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Last month, we had the great pleasure to host the 4th Global Risks Conference, organised by the Luxembourg Association for Risk Management with the participation of the World Economic Forum. Let me recap on some of the thoughts that crossed my mind during the conference…
While there is no magic cure for dealing with risks and uncertainty, there is a way to cope with them in a pragmatic approach: we can take calculated risks. I suggest we take a closer look at these very risks in the first place and analyse the ensuing needs and measures to adopt for the Luxembourg economy in a second step. A useful summary is provided by the 12th edition of the World Economic Forum’s Global Risks Report, that features the top 5 global long-term risks, drawing on the expectations and assessment of experts and international decision-makers.
The top 5 risks on the left show that there is great need for a more environmentally responsible growth model and improved international cooperation be it on the level of immigration politics, security and defence or data protection. The top 5 trends that determine global developments (in the box) hint at similar requirements and emphasise the need for a reinforced social cohesion, which is one of Luxembourg’s greatest socio-economic strong suits and also a fundamental element in the Grand Duchy’s economic success story. And yet we should not take it for granted as events and trends like Brexit, anti-establishment populism and intensifying national sentiment can have a strong influence on important societal values of which social cohesion is one of the most important, if not the most important. Luxembourg is not an isolated island, we will thus need a yet more inclusive growth model. While some paths can be paved on a European level, others are home-made.
In this regard, we should bear in mind that our economy today is mainly driven by extensive growth, meaning that GDP growth is a result of the increase of production factors – more employments, more resources. While gross added value in the market sector has gone up by 10.9% and the number of hours worked has increased by 14.6% between 2007 and 2015, productivity has decreased by 3.2% over the same time period. The numbers clearly confirm the need for a more intelligent way of using (but also distributing) available resources.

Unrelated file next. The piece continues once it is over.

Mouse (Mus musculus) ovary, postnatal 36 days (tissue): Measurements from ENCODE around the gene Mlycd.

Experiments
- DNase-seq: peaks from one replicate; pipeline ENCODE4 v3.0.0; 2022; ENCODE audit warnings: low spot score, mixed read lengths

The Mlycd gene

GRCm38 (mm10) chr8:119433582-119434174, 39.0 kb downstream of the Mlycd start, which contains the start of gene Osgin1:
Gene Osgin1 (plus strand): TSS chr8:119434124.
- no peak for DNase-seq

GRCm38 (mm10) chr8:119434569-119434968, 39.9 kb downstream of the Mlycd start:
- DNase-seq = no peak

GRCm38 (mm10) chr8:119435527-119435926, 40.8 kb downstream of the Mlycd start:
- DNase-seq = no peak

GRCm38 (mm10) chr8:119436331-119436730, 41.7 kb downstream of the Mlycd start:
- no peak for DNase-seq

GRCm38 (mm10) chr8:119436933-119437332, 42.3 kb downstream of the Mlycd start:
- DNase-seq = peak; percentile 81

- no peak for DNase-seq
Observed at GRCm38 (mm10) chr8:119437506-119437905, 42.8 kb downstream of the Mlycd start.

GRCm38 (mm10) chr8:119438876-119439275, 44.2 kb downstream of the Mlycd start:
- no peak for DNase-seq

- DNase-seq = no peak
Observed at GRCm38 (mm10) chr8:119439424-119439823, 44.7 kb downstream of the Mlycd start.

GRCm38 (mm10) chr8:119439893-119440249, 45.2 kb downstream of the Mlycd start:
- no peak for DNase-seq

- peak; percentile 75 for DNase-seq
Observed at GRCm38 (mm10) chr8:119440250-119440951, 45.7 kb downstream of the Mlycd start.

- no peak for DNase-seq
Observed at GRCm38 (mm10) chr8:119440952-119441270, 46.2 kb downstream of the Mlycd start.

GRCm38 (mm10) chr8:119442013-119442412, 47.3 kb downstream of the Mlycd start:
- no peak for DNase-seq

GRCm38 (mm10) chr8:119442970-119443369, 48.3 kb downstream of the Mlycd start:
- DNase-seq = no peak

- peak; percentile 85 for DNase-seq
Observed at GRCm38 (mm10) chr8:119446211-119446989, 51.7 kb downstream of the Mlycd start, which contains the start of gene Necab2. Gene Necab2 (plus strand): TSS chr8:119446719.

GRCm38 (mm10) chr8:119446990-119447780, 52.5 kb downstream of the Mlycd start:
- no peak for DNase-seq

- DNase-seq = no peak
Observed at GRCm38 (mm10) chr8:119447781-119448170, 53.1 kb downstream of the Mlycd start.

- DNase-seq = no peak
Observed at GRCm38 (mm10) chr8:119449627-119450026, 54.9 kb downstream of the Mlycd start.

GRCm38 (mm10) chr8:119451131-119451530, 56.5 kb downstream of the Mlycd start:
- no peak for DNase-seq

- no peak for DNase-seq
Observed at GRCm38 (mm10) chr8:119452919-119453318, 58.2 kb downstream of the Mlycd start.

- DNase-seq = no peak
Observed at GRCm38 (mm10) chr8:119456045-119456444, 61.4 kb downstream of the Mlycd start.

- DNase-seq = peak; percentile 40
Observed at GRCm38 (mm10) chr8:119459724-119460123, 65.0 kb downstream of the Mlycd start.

Being incapable of reversing our current growth model also means being trapped in the vicious circle of extensive growth, demanding more workers from abroad. Let’s imagine that productivity keeps stagnating at 0% growth with GDP growth standing around 3% a year. Based on these assumptions, the number of cross-border workers (blue curve in the graph) would increase to 480,000 by 2040 from 175,000 today.
If, on the contrary, Luxembourg would manage to increase labour productivity by 1.5% a year as of next year, the total number of required cross-border workers would be around 230,000 by 2040, thus “only” 55,000 more than currently (but their professional skills set must match the labour market needs, which is a different challenge that will be addressed later). The same level of economic growth could thus be maintained without necessarily recruiting workers from our neighbouring countries.
A critical stepping stone towards increased productivity is arguably a good command of digitisation and the third industrial revolution. New technological trends like data analytics, automation, 3D printing, robotics, the internet of things and artificial intelligence will however not only rewrite the economic playbook. The labour market will be affected by equally significant changes. Will our children be sitting in a driverless bus tomorrow? Are robots the better surgeons? Will cash become obsolete as we pay for everything using mobile phones? Will workers in the construction sector be replaced by 3D printers? This type of questions has become increasingly popular… Besides, digitisation will alter the way we work and the way work is organised. Individualisation, work-life balance or project-based working are far from being marketing buzzwords.